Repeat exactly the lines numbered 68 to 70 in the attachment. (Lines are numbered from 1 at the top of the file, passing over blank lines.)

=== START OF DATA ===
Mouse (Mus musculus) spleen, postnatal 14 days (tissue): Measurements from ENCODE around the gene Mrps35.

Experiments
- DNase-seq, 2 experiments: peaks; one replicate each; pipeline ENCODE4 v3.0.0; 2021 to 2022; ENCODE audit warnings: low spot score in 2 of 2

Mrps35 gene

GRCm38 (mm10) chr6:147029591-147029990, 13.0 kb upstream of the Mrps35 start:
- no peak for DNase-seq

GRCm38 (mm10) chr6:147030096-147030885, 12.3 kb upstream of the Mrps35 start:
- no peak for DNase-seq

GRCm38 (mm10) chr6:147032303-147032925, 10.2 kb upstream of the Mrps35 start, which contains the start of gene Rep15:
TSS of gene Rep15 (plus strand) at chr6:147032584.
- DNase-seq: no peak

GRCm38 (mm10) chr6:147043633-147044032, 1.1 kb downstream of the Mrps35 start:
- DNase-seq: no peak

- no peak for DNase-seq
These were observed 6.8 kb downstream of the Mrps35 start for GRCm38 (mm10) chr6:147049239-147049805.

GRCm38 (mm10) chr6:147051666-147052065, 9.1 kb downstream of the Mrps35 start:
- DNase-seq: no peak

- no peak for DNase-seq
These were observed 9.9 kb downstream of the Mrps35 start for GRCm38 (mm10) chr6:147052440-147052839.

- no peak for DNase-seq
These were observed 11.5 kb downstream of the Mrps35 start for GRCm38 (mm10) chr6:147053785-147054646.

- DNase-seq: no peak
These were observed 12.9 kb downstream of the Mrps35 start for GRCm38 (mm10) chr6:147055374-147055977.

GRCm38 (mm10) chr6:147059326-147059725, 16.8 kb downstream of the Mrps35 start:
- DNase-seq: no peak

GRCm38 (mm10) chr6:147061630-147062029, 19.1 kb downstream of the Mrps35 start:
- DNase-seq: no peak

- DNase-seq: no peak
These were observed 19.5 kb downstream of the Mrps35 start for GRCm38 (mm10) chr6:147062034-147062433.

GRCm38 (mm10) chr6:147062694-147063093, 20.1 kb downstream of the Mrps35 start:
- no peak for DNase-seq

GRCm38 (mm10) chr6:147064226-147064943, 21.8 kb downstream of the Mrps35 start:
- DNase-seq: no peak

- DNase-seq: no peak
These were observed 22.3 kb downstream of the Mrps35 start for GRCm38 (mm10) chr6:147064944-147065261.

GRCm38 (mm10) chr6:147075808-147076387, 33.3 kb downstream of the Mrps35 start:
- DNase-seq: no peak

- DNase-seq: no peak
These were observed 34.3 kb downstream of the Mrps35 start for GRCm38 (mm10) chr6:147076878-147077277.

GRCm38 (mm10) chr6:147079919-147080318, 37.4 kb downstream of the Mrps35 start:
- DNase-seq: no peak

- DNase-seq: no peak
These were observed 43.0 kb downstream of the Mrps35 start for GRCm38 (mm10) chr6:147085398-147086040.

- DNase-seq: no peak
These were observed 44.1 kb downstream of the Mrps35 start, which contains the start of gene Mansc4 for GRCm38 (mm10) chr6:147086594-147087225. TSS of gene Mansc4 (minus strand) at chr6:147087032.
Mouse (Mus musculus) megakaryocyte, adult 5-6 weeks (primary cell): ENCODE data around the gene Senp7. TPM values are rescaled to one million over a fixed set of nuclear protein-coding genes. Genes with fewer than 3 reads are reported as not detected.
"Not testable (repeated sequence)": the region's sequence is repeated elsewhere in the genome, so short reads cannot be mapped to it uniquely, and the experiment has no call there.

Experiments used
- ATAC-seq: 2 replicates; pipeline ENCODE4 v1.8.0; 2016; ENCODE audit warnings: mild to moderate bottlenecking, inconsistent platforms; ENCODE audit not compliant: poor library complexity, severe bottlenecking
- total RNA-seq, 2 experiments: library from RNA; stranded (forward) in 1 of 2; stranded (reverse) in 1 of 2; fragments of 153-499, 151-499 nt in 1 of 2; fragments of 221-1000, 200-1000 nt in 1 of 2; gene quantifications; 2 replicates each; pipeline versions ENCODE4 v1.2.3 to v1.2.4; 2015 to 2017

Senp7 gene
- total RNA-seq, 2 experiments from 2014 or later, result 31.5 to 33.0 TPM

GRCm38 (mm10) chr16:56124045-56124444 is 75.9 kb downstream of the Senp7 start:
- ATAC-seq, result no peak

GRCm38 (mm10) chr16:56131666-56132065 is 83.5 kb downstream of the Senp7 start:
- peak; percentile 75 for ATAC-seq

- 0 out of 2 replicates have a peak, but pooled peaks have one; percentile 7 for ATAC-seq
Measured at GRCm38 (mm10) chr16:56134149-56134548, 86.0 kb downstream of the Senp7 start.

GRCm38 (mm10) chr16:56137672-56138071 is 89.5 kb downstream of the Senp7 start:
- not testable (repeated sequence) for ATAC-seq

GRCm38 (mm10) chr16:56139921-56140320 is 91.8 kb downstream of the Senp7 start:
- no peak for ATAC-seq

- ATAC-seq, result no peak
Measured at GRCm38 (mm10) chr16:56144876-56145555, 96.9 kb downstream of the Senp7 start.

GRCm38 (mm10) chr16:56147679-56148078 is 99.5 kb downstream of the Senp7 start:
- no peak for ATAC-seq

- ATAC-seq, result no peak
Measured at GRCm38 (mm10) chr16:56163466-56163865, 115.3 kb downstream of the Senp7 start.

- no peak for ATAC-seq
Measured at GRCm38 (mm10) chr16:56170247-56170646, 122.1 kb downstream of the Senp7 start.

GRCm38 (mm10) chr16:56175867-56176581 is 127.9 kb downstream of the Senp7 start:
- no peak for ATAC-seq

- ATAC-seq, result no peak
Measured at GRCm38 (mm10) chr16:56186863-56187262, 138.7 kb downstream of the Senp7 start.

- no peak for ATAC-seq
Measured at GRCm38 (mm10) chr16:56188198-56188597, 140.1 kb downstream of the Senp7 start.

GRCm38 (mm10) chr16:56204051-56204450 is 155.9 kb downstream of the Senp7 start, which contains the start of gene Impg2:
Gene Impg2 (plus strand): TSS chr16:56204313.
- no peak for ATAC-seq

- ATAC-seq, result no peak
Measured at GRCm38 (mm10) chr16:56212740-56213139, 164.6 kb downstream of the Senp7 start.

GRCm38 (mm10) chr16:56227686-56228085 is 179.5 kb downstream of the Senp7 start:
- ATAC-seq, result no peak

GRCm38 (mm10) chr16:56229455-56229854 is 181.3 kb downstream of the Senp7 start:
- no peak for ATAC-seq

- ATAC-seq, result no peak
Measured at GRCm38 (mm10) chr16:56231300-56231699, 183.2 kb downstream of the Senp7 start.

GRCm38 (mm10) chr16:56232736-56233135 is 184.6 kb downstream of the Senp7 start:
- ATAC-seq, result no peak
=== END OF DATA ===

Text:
Measured at GRCm38 (mm10) chr16:56163466-56163865, 115.3 kb downstream of the Senp7 start.

- no peak for ATAC-seq
Measured at GRCm38 (mm10) chr16:56170247-56170646, 122.1 kb downstream of the Senp7 start.